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Exercise: Injury Prevention & Self-Care

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About Injury Prevention & Self Care

Here are some guidelines for preventing sports injuries, along with a few self-care tips for treating the minor sports-related health problems that happen from time to time. The information below comes from the registered physical therapists of the University Health Service at UC Berkeley.

  • Warm Up
    Always warm up before exercise. For example, 3-10 minutes of slow walking or jogging, easy cycling, or light weights helps to increase blood flow to the major muscle groups and increase your metabolic rate to prepare your body for a higher intensity activity.
  • Cool Down
    After exercising, cool down. Decrease the intensity of your exercise and continue to move for 5 more minutes, then do slow, static stretches for 5-10 minutes. Cooling down helps your body adjust by allowing a proper decrease in heart rate and blood pressure, prevents blood from pooling in your legs, and promotes removal of lactic acid to aid in decreasing muscular soreness, common after a moderate to high-intensity workout.
  • Stretch Slowly and Gently
    Never bounce, and stop short of pain. Inhale and exhale regularly while stretching. Hold the stretch for 10-30 seconds. Learn Proper Exercise Techniques Join an instructional class or take private lessons, or utilize the guidance of a certified personal trainer.
  • Wear Proper Attire
    • Shoes should fit well and should be designed for the activity you are involved in.
    • Wear socks made with cotton or wool to prevent blisters.
    • Wear shirts on hot days to protect the skin.
    • Women should wear sports bras when exercising strenuously.
    • Wear helmets for sports such as rollerskating and biking.
    • Wear safety glass for sports such as raquetball and squash.
    • Wear clothes designed for the activity.
  • Pay Attention to Nutrition
    • Eat regularly and stay well-hydrated (6 8-oz glasses of water daily).
    • Maintain ideal body weight.
    • Avoid saturated fat and cholesterol, and too much sugar and refined foods.
    • Eat foods with adequate starch and fiber.
    • Eat a variety of foods daily from the major food groups (i.e. fruits, vegetables, grains, dairy products, and lean protein sources).
  • Exercising in Warm Weather
    • Drink plenty of water before, during, and after exercise. Don't wait until you are thirsty.
    • Wear light-colored, lightweight, loose-fitting clothes.
    • Wear a hat or sun visor, sunglasses, and sunscreen.
    • Exercise more slowly and less intensely.
    • Be aware of symptoms of heat exhaustion: weakness, dizziness, rapid pulse, headache, muscle cramps, decreased sweating, nausea.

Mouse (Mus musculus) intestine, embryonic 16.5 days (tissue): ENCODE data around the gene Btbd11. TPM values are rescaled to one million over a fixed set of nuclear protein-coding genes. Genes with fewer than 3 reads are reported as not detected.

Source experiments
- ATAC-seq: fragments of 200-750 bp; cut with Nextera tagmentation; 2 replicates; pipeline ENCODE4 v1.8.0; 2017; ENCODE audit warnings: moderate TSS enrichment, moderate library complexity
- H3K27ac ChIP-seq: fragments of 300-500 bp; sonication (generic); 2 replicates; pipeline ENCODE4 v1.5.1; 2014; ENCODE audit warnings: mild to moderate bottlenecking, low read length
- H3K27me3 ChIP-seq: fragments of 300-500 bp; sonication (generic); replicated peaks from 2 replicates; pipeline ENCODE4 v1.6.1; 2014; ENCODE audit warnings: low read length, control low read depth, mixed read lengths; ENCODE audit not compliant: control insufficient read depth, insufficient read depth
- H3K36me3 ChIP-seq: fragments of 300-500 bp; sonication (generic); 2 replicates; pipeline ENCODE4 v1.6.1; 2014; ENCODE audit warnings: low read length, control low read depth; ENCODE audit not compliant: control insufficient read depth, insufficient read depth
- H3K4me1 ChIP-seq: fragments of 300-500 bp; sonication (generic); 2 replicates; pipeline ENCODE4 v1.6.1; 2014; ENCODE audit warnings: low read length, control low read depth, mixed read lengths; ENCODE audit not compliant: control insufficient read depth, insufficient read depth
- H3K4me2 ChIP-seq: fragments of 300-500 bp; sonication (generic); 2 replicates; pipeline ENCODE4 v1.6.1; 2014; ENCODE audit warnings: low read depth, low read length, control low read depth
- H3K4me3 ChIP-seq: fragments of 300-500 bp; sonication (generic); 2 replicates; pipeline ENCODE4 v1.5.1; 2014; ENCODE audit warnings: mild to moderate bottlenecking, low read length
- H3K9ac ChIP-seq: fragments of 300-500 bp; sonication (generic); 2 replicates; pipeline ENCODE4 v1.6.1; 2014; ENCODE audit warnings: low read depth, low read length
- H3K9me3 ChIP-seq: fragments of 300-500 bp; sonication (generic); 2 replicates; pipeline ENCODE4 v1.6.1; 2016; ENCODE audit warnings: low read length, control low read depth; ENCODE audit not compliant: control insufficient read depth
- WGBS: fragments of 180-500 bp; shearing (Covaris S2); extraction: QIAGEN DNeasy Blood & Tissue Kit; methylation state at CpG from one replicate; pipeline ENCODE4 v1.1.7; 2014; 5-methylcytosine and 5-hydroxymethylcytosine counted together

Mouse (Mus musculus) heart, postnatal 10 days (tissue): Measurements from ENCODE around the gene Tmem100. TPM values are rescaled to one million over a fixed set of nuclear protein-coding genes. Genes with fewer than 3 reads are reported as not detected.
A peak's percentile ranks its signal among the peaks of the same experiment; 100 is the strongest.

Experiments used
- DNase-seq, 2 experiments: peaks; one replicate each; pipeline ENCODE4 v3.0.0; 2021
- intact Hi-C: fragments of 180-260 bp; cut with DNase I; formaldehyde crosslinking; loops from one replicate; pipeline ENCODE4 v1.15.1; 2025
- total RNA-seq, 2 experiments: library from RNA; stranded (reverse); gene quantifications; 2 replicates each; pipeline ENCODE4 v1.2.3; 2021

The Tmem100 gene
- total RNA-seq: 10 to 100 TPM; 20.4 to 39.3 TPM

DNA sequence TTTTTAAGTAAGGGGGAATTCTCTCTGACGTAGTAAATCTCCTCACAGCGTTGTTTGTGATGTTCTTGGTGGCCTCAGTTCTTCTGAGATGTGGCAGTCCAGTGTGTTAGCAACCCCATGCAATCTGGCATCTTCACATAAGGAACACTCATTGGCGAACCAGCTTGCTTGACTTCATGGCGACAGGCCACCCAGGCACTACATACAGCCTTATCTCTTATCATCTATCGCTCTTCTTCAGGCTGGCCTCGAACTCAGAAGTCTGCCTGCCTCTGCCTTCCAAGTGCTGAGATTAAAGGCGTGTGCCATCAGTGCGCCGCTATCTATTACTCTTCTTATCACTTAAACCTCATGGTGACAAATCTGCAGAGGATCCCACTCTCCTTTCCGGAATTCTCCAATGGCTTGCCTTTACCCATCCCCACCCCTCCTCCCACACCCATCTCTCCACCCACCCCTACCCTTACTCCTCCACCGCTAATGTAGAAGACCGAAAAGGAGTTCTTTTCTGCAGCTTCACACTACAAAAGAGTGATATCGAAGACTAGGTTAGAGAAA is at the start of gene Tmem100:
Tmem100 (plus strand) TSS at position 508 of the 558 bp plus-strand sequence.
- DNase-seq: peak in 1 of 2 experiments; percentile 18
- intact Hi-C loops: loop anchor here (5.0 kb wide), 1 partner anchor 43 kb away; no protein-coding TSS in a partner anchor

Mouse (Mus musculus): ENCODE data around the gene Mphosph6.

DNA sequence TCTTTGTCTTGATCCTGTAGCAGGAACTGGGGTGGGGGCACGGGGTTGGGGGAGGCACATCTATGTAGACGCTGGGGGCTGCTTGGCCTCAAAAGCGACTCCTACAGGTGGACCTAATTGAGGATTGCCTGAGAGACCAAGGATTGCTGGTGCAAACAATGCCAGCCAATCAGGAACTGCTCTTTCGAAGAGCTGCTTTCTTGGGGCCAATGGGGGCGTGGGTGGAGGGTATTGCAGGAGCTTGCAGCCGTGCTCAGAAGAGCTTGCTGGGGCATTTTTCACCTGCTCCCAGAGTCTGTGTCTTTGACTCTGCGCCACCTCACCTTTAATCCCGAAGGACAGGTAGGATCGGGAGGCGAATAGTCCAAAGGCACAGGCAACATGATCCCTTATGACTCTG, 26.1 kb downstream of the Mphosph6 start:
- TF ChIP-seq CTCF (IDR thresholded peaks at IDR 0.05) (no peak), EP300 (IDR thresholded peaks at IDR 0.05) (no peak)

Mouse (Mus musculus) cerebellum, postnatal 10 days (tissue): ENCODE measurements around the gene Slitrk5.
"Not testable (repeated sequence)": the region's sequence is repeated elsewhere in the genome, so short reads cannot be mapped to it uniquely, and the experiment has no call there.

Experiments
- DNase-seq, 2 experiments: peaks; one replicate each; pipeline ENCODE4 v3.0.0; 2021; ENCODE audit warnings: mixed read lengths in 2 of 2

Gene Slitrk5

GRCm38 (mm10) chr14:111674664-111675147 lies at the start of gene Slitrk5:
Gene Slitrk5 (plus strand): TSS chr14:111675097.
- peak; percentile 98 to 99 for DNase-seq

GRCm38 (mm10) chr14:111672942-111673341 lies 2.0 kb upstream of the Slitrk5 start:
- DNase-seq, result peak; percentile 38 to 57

• Exercising in Cold Weather
    • Wear a hat and warm clothing to prevent heat loss.
    • Avoid overdressing; wear layers that can be removed as you warm up.
    • Wear loose clothing; it traps layers of air and provides good insulation.
    • Remove damp or wet clothing as soon as possible. Water increases the rate of heat loss and decreases the insulation value of the clothing.
  • Rest
    If you are tired or have had insufficient sleep, cut down on the duration or intensity of exercise. Also, give your body adequate time to recover from exercise, ideally 24 to 48 hours.

Causes of Injuries
Do not ignore pain. Pain is the body's response to injury or overuse. As you get accustomed to exercise, you will better be able to distinguish between soreness and pain. Soreness may develop one to two days after a workout and dissipate 24 to 48 hours later. Pain can occur immediately and persist with everything you do.

  • Stiffness and Soreness Caused By Overtraining
    • Intensity - exercising too much and too hard
    • Frequency - exercising too often, not giving your body enough time to recover (24 to 48 hours)
    • Dehydration
    • Impending or low-grade illness
  • Back Pain
    • Improper technique while bending and lifting
    • Weak abdominal muscles
    • Inflexibility in the hamstrings or hip flexors
    • Hypermobility in the low back from excessive stretching of hamstrings and pelvic girdle muscles
    • Emotional stress
  • Other Causes
    • Ill-fitting shoes
    • Poor exercise equipment - weight machines that don't fit or align properly with your body

Injury Treatment
For treatment of minor injuries not involving the eye, follow the RICE procedure:

  • Rest the injured area by reducing activity and immobilizing it.
  • Ice the injured area for 20 minute periods on, 40 minutes off, to help decrease inflammation and pain.
  • Compress the injured area by wrapping for at least 30 minutes to prevent swelling.
  • Elevate the injured area above heart level. If pain or swelling worsens after 24 hours, see a physician.

Seek Medical Help For:

  • Any eye injury
  • Severe pain, disability, or numbness
  • An injured joint or broken bone
  • Loss of movement
  • Minor injury which does not improve or heal within 3 weeks
  • Infection, pus, red streaks, swollen nodes, or fever

Related Services at Tang Center
For Students:

  • Advice Nurse: (510) 643-7197
  • Appointments: (510) 642-2000
  • Physical Therapy by referral: (510) 642-0607
  • Specialty Clinics by referral: (510) 643-7177

For Faculty and Staff:

  • Please refer questions to your health plan or primary care provider.

Related Topics

Disclaimer: The information provided here is not intended to diagnose, treat or provide a second opinion on any health problem or disease. It is meant to support, not replace, the relationship that exists between an individual and his/her clinician.

 

Last reviewed: March 2014

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